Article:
Business.com, a financial Web site backed by one of the nation's largest Internet start-up incubators, is close to signing Deutsch, Marina del Rey, Calif., as its first agency. Spending on the account is anticipated to be as high as $50 million.
A business-to-business site offering content and e-commerce, Business.com is one of more than a half-dozen start-ups backed by eCompanies. The site will go head-to-head with popular business portal Yahoo! Finance, according to an eCompanies spokesman.
Business.com will target a broad scope of business people, from independent consultants and entrepreneurs to executives at all management levels. It will be "the definitive resource for business people," according to the spokesman, offering everything from lifestyle articles to ratings of machinery and technologies.
For Deutsch, the win puts bill~ings for its Marina del Rey office at more than $400 million. The shop, anchored with the $300 million Mitsubishi Motor Sales of America account, most recently picked up Microsoft Corp.'s $50 million Expedia business.
ECompanies was established last June by Sky Dayton, co-founder of Internet service provider EarthLink Network, and Jake Winebaum, former chairman of Walt Disney Co.'s Buena Vista Internet Group and president of Disney Online.
The Internet venture fund raised more than $100 million within a few months of launch from investors including venture capital company Kohlberg Kravis Roberts & Co. as well as Disney and EarthLink. Other gestating start-ups include eHobbies, eMemories, eParties and Craftopia.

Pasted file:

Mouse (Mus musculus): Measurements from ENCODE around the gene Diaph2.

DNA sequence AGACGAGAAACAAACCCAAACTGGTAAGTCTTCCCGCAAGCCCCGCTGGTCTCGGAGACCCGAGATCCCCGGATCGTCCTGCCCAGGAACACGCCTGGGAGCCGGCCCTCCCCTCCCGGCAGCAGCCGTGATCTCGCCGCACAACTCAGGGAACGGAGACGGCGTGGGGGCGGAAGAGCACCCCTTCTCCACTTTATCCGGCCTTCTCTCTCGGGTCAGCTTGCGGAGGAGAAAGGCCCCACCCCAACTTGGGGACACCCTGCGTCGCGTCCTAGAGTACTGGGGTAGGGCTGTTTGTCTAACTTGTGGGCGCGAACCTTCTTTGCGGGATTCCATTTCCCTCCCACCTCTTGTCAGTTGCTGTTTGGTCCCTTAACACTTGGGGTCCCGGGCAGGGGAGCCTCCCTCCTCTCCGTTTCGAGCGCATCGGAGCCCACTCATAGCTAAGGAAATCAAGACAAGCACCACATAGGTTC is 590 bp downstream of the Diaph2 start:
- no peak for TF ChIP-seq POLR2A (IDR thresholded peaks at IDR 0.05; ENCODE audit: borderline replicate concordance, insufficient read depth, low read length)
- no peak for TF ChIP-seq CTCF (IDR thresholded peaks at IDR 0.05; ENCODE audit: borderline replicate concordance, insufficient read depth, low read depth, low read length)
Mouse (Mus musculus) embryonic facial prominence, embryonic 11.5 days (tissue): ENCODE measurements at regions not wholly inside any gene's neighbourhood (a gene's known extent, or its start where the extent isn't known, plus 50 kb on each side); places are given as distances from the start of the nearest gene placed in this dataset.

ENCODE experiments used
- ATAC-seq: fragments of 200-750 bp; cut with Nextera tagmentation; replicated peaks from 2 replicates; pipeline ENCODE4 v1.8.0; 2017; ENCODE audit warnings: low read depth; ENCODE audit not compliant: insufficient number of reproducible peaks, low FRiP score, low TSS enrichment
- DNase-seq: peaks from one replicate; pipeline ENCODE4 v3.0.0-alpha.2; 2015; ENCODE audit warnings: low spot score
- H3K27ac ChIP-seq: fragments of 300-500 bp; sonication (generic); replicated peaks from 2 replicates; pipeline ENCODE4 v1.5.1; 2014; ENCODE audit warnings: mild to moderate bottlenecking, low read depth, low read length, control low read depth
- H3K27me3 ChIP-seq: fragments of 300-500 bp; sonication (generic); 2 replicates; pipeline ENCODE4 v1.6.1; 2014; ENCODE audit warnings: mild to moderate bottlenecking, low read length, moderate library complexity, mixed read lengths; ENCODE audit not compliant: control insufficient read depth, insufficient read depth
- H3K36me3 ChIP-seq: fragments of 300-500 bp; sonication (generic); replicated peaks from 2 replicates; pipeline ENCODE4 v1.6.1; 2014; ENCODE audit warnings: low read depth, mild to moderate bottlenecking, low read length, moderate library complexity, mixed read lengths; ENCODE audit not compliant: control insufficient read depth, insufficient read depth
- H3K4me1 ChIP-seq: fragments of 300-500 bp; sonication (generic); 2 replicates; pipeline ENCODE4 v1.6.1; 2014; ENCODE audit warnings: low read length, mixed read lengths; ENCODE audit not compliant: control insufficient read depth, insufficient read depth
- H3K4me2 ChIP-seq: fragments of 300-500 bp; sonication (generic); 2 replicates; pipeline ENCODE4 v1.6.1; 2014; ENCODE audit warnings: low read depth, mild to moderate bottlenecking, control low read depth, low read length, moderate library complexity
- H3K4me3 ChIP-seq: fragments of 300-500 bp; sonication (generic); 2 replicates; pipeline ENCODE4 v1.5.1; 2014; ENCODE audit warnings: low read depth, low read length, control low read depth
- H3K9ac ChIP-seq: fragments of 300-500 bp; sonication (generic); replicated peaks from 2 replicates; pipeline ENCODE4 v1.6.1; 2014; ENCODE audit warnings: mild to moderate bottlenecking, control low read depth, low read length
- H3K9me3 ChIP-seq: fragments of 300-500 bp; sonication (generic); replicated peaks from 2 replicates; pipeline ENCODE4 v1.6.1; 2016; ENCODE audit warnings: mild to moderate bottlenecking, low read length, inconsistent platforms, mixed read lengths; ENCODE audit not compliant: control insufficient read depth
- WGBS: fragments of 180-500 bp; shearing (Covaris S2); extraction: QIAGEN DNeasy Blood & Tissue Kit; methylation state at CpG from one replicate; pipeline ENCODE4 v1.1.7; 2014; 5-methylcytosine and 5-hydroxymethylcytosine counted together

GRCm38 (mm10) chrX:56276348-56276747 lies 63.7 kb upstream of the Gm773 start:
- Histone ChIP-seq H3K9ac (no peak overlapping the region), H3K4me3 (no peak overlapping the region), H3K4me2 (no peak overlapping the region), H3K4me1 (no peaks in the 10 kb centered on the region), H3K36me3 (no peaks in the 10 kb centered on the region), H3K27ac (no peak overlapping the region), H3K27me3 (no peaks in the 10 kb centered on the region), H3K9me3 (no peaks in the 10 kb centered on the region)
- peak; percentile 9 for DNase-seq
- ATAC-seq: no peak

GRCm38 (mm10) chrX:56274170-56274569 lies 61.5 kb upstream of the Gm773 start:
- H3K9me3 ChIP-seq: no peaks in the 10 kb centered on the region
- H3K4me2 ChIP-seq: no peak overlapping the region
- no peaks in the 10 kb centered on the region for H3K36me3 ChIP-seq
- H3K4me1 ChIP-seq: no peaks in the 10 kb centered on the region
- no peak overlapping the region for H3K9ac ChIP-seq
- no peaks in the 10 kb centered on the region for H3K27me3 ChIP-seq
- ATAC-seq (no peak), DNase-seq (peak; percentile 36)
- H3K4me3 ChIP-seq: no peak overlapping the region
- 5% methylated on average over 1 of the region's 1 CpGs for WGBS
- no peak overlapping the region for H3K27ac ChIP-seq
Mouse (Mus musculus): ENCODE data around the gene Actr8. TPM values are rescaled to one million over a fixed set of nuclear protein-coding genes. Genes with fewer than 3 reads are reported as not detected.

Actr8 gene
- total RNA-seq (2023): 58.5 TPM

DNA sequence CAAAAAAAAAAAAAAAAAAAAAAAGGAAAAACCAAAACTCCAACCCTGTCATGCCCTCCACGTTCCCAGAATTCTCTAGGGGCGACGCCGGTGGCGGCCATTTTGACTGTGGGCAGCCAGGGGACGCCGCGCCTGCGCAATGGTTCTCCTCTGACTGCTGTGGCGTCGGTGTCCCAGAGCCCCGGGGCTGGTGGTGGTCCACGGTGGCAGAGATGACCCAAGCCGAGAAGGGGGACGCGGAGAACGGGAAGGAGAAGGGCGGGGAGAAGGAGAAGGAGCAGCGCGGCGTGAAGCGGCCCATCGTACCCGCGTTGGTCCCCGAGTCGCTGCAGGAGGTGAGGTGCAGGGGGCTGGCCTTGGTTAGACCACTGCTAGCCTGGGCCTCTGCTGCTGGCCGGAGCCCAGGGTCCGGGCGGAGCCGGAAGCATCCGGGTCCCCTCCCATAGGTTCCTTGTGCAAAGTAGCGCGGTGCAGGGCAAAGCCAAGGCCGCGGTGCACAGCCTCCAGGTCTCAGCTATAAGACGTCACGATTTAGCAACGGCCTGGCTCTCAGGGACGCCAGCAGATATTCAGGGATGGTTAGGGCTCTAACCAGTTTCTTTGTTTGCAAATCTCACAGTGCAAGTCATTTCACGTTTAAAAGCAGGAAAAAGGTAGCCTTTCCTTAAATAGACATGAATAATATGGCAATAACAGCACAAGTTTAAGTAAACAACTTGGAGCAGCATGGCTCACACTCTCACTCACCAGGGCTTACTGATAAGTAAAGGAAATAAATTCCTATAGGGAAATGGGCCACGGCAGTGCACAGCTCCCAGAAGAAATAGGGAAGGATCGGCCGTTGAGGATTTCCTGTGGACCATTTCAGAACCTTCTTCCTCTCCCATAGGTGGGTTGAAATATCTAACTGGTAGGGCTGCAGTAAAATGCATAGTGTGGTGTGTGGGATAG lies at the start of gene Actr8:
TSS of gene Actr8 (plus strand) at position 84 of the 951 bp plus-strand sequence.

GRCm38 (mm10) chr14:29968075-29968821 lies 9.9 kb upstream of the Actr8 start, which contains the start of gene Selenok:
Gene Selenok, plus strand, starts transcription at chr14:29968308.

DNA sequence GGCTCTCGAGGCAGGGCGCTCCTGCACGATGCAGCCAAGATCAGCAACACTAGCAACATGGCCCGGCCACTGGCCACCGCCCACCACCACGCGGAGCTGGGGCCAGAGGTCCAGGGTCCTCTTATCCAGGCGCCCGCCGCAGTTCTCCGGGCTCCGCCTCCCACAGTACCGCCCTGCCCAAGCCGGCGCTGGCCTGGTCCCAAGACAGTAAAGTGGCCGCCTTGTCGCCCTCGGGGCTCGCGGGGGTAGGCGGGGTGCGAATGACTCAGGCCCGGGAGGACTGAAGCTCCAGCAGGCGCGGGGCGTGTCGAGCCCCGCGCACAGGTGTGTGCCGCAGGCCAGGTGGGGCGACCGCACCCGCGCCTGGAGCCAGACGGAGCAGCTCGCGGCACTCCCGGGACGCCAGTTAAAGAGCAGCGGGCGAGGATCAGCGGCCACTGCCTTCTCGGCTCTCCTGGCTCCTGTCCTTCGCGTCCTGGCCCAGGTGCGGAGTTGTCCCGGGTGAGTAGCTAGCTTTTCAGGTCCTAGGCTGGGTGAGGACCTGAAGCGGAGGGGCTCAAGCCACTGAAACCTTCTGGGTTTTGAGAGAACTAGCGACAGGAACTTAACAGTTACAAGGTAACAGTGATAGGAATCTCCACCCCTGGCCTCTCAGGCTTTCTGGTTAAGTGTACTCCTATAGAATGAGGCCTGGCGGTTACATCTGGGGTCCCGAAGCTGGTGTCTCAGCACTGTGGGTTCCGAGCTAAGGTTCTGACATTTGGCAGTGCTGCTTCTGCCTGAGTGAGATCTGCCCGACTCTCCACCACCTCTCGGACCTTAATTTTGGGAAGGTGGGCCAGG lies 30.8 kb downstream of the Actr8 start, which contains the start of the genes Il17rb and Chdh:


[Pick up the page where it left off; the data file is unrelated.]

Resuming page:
To get rights to the name Business.com, eCompanies paid $7.5 million to a Houston entrepreneur who had originally purchased the name for $150,000 in 1996.
Earlier this month, it hired Peter Gumbel, former Los Angeles bureau chief of The Wall Street Journal, to be Business.com's editor in chief. The company spokesman said they have also hired a new marketing director.
JOCKEYING TO BE LEADER
Business.com is just one of several sites jockeying to become the leading business portal, and tap into the Web's burgeoning business-to-business market. Last week, Excite@Home combined its business-to-business division, which launched Work.com for small- and medium-sized business, with Dow Jones & Co.'s dowjones.com, a vertical portal for small business users. The combined site, keeping the Work.com name, will utilize Dow Jones content and launch later this year.
Others plying the space include VerticalNet, which offers targeted content and sites aimed at specific industries; and small-business sites SmartAge.com and inc.com.
The Gartner Group predicts worldwide business-to-business e-commerce spending will grow to $7.3 trillion by 2004, from $145 billion last year.
In North America, it said spending is expected to grow to $2.8 trillion, from $91 billion.
Copyright February 2000, Crain Communications Inc.